On 14 March 1996, the 576th, the 30th Maintenance Squadron and portions of the 30th Logistics Support Squadron merged to form the new 576 FLTS. Whereas the three organizations previously reported, through different commanders, to the 30th Space Wing at Vandenberg AFB, this merger aligned all personnel directly involved with Intercontinental Ballistic Missile (ICBM) testing at Vandenberg under one commander. As part of the merger, the 576 FLTS also became a direct reporting unit to the Space Warfare Center, which later became the Space Innovation & Development Center (SIDC).

On 1 December 2009 the 576 FLTS was reassigned, along with the Air Force's ICBM mission, to Air Force Global Strike Command (AFGSC).

Lineage

  • Constituted as the 576th Bombardment Squadron (Heavy) on 15 January 1943
Activated on 26 January 1943
Redesignated 576th Bombardment Squadron, Heavy on 20 August 1943
Inactivated on 13 September 1945
  • Redesignated 576th Bombardment Squadron, Very Heavy on 5 September 1947
Activated in the reserve on 24 September 1947
Redesignated 576th Bombardment Squadron, Light, Jet on 27 June 1949
Inactivated on 10 November 1949
  • Redesignated 576th Strategic Missile Squadron (ICBM-Atlas) on 6 March 1958
Activated on 1 April 1958
Discontinued and inactivated on 2 April 1966
  • Redesignated 576th Test Squadron on 29 August 1991
Missile maintenance technicians from the 576th Flight Test Squadron works on a Minuteman III component at Vandenberg Air Force Base, Calif., 3 Feb. 2014. The Minuteman III is regularly tested with launches from Vandenberg in order to validate the effectiveness, readiness and accuracy of the weapon system, as well as to support the system's primary purpose - nuclear deterrence. (U.S. Air Force photo by Staff Sgt. Jonathan Snyder/RELEASED)
Missile maintenance technicians from the 576th Flight Test Squadron works on a Minuteman III component at Vandenberg Air Force Base, Calif., 3 Feb. 2014. The Minuteman III is regularly tested with launches from Vandenberg in order to validate the effectiveness, readiness and accuracy of the weapon system, as well as to support the system's primary purpose - nuclear deterrence. (U.S. Air Force photo by Staff Sgt. Jonathan Snyder/RELEASED)
Activated on 1 September 1991
Redesignated 576th Flight Test Squadron on 1 July 1994[1]

Assignments

Stations

Aircraft and missiles

  • 576-A, 5.6 mi SW of Casmalia CA,
  • Also known as 4300 A-1 / Advanced Ballistic Re-entry System (ABRES) A-1 / Ballistic Missile Re-entry System (BMRS) A-1
  • Design capacity: 1xSM-65D
  • Test launches: 18xSM-65D (1959–66), 16xSM-65F (1967–76), 1xSM-65E (1968), 1xSM-65-Burner-2 (1972)
  • Also known as 4300 A-2 / BMRS A-2
  • Design capacity: 1xSM-65D
  • Test launches: 1xSM-65D (1959), 13xSM-65F (1965–71)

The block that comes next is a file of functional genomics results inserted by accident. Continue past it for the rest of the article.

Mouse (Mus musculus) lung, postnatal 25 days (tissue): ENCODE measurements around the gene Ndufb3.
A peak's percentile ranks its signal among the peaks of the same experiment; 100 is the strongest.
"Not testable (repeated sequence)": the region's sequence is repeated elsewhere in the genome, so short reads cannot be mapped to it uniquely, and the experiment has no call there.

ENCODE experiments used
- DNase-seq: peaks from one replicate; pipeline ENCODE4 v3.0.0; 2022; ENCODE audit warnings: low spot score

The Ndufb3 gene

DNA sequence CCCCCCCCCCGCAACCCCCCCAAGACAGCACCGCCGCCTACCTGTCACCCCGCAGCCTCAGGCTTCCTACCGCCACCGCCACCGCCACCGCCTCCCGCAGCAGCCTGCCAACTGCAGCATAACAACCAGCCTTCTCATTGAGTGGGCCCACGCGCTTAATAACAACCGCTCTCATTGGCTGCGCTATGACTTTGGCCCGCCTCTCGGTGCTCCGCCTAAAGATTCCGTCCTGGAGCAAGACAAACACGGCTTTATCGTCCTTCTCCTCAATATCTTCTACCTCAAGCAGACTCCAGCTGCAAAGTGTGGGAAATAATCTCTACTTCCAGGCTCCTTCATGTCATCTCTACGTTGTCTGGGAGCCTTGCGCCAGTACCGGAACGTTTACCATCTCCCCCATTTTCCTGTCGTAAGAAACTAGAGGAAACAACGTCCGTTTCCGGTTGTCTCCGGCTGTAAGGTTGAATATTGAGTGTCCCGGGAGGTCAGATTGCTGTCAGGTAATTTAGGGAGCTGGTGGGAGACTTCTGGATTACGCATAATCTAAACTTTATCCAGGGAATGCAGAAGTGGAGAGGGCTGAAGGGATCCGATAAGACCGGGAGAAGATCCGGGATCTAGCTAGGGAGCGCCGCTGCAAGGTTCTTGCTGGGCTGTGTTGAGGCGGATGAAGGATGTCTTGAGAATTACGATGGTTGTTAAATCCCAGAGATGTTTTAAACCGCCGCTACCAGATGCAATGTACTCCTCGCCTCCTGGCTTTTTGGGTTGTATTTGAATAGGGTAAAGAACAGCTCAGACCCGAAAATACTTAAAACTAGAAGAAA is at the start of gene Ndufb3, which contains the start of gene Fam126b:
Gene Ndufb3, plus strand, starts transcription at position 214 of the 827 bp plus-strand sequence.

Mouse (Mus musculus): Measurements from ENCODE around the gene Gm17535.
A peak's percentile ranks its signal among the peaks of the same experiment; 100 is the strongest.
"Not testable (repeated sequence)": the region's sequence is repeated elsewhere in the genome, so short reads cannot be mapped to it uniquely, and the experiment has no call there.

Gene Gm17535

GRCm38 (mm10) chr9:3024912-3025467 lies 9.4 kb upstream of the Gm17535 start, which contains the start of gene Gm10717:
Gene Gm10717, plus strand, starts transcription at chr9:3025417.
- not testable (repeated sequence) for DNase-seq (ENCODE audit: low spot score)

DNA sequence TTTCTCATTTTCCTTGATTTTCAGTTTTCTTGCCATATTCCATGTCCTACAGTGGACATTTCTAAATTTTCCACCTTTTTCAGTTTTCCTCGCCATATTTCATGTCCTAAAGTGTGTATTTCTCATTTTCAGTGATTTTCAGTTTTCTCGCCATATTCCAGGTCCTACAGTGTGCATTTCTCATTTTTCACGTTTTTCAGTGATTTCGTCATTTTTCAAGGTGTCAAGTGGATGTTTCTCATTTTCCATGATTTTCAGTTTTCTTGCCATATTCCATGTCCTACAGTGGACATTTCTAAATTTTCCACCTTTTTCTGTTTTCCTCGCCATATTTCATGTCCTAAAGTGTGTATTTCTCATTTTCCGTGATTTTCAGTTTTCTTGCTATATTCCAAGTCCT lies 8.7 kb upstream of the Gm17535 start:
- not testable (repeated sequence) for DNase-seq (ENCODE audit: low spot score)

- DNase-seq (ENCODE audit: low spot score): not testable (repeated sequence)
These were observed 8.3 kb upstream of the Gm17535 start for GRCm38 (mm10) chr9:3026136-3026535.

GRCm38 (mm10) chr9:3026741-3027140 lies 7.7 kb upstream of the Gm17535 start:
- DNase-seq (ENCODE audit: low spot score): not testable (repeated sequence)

• Also known as 4300 A-3 / BMRS A-3
  • Design capacity: 1xSM-65D
  • Test launches: 10xSM-65D (1960–75), 21xSM-65F (1965–74), 2xSM-65E (1968)
  • 576-B, 4.7 mi SW of Casmalia CA,
  • Also known as ABRES B-1
  • Design capacity: 1xSM-65D
  • Test launches: 13xSM-65D (1960–66)
  • Also known as ABRES B-2
  • Design capacity: 1xSM-65D
  • Test launches: 26xSM-65D (1960–67)
  • Also known as ABRES B-3
  • Design capacity: 1xSM-65D
  • Test launches: 23xSM-65D (1960–67)
  • Design capacity: 1xSM-65E
  • Test launches: 3xSM-65E (Jul–Sep 1963)
  • Design capacity: 1xSM-65F
  • Test launches: 2xSM-65F (1963–64)
  • Design capacity: 1xSM-65F / 1xTaurus (1110, 2110, 3110, 3210) / 1xTaurus Lite
  • Test launches: 4xSM-65F (1962–64), 10xTaurus (1994–2011)
  • Also known as SM-65E Operational System Test Facility (65-OSTF-1)
  • Design capacity: 1xSM-65E
  • Test launches: 2xSM-65E (Feb–Aug 1964)
  • Also known as SM-65F 65-OSTF-2
  • Design capacity: 1xSM-65F
  • Test launches: 2xSM-65F (1964–65)

See also

Map all coordinates using: OpenStreetMap 
Download coordinates as: KML · GPX

References

Notes

Explanatory notes
  1. ^ Aircraft is Consolidated B-24H-15-CF Liberator, serial 41-29433.
Citations
  1. ^ a b c d Bailey, Carl E. (16 May 2008). "Factsheet 576 Flight Test Squadron (AFSPC)". Air Force Historical Research Agency. Retrieved 13 October 2018.
  2. ^ Maurer, Combat Squadrons, pp. 669-670
  3. ^ Narducci, p. 3
  4. ^ Assignment information through May 2008 in Robertson.
  5. ^ Station number in Anderson.
  6. ^ Station information in Robertson, except as noted.
  7. ^ "Vandenberg Air Force Base". asuwlink.uwyo.edu. Archived from the original on 25 July 2012. Retrieved 25 September 2014.
  8. ^ "Vandenberg Air Force Base launch complexes and facilities". afspacemuseum.org. Air Force Space and Missile Museum. Retrieved 26 September 2014.

Bibliography

 This article incorporates public domain material from the Air Force Historical Research Agency website http://www.afhra.af.mil/.

External links

This page was last edited on 20 April 2020, at 18:44